Brief History of Pianos
The Early Keyboard Instruments: Harpsichord and Clavichord
Prior to the construction of the piano, the harpsichord was the primary keyboard instrument from about 1600. However, the first mention of the harpsichord dates back to the end of the 14thCentury. The harpsichord is a stringed keyboard instrument in which the strings are plucked by a crow-quill plectrum mounted on the end of the key. The shape of the harpsichord varies and can appear similar to a modern spinet piano or a grand. Although harpsichords were popular for centuries and used by many of the great early composers like Bach, they possessed a major disadvantage-they were unable to make changes in expression with changes in the player’s touch.
The clavichord is the simplest and one of the smallest keyboard instruments whose sound is produced by strings. It is clear from both pictures and writings that clavichords, similar to surviving examples, were in existence in the early years of the 15th century. The clavichord was used throughout Western Europe during the Renaissance and in Germany until the early 19th century, but for most of its long history was primarily valued as an instrument on which to learn, to practice and occasionally to compose. Depressing the key causes a thin piece of metal (the tangent) to rise and strike the string. The tangent also acts as a fret, and the note sounds until the key is released. This simple mechanism allows the player to have control over the volume and release of the tone.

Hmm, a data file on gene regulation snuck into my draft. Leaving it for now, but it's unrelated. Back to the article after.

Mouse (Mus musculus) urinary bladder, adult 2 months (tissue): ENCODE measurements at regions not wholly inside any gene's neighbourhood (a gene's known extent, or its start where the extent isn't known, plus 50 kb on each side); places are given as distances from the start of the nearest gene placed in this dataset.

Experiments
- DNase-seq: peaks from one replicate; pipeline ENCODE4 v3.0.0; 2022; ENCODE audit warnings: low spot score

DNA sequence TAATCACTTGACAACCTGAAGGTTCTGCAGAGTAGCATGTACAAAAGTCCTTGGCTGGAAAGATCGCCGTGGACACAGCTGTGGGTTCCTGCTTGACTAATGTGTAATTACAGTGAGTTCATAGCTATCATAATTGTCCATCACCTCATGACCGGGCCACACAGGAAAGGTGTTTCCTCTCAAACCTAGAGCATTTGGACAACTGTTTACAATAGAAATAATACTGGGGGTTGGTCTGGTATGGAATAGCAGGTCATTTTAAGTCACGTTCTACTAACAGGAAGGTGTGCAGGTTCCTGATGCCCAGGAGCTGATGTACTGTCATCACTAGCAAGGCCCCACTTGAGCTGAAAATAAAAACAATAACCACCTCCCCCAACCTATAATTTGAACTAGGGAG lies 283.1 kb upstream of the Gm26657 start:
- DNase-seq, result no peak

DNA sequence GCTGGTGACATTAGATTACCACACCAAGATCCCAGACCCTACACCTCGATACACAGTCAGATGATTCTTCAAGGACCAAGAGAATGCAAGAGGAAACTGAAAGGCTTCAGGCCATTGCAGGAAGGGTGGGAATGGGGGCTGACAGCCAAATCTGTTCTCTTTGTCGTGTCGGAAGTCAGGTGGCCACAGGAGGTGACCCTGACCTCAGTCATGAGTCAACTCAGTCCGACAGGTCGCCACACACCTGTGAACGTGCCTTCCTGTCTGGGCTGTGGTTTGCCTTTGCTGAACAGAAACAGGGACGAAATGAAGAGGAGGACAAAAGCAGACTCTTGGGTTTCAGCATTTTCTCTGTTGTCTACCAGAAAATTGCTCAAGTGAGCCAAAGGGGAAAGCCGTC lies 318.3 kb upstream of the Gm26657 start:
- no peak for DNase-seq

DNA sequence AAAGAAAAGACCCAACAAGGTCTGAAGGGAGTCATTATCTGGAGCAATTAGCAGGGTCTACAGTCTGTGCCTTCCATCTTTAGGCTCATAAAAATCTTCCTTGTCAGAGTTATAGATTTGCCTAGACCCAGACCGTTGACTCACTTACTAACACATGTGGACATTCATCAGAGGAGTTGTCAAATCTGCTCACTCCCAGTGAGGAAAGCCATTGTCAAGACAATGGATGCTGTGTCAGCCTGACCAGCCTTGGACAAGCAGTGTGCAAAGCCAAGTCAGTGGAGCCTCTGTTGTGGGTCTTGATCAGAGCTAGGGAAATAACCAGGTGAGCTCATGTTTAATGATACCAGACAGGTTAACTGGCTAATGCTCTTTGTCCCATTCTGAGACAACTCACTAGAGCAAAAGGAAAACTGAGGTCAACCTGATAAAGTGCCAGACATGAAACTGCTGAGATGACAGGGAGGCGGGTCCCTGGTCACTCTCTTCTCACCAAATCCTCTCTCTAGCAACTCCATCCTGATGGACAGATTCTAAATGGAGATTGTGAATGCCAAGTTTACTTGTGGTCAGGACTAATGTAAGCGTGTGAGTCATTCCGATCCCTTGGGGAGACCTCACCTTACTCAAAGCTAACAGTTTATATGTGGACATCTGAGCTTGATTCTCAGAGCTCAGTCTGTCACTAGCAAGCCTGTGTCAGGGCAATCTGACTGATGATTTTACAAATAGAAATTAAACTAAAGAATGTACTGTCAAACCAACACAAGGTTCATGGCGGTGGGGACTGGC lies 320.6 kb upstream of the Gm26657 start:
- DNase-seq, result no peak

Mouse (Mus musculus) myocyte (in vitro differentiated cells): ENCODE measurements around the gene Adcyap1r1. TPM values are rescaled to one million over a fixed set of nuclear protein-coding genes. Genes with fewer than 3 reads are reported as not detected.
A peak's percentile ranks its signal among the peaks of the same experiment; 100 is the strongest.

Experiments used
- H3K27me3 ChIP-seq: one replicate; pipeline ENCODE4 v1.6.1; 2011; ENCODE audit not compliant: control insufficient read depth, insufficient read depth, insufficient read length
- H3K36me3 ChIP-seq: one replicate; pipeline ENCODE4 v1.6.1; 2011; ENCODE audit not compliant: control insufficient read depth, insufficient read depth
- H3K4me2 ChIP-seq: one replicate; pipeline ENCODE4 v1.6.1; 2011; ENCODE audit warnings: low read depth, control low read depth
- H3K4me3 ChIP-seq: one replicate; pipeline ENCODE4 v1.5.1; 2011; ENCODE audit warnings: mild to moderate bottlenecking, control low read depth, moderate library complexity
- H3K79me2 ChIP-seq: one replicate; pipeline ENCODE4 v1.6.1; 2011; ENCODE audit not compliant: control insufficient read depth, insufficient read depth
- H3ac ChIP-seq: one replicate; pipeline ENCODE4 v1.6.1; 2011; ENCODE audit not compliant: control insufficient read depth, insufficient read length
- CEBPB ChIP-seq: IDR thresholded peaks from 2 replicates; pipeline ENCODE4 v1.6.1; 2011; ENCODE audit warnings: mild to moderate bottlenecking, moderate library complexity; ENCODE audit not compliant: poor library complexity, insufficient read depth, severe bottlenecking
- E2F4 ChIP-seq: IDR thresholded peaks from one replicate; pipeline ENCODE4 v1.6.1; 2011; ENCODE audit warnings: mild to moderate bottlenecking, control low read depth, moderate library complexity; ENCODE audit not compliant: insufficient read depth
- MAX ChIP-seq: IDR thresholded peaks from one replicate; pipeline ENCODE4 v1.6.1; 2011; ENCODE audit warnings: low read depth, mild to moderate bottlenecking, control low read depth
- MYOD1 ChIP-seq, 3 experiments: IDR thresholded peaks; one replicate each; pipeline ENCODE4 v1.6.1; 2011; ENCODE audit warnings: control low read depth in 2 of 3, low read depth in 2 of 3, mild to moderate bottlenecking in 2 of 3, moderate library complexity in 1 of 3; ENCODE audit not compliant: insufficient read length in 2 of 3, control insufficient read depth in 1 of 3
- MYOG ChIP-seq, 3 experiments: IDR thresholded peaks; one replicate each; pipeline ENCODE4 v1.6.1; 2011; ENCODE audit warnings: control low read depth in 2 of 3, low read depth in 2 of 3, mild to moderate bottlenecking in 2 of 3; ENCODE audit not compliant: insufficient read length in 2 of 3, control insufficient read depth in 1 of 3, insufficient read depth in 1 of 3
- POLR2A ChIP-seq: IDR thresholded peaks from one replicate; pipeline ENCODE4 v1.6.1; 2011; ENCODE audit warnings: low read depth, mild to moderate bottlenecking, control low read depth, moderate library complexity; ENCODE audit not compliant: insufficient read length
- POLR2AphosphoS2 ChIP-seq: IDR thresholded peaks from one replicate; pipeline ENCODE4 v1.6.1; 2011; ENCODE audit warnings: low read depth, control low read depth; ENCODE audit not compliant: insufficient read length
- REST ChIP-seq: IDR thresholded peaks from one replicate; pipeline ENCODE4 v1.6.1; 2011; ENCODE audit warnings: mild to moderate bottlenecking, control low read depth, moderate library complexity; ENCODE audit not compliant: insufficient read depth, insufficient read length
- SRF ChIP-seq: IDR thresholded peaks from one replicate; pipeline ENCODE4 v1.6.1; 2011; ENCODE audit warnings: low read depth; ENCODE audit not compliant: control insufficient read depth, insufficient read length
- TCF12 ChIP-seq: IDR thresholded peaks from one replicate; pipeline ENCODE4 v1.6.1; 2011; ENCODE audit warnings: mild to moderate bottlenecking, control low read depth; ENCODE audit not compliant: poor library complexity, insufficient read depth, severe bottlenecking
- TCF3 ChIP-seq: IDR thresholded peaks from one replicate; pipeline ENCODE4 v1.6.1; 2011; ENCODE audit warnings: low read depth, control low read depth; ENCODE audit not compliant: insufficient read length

The First Pianoforte
About 1709, the Italian Harpsichord maker Bartolomeo Cristofori built the world’s first piano called the piano et forte (or soft and loud). Shortly after, others built pianofortes with hammer actions based on Cristofori’s work. Progressively, the pianoforte replaced the harpsichord and clavichord because it offered options previously unavailable with the earlier keyboard instruments. The fortepiano is a hammer-string instrument having the capacity to make nuances primarily through the use of soft or loud playing. It was about 1850 that the “fortepiano” word was replaced with the “piano” word. In the early 1700’s, the piano did not attract much attention or support. J.S. Bach is reported to have preferred the clavichord, which he was accustomed to playing and which offered an easier touch.
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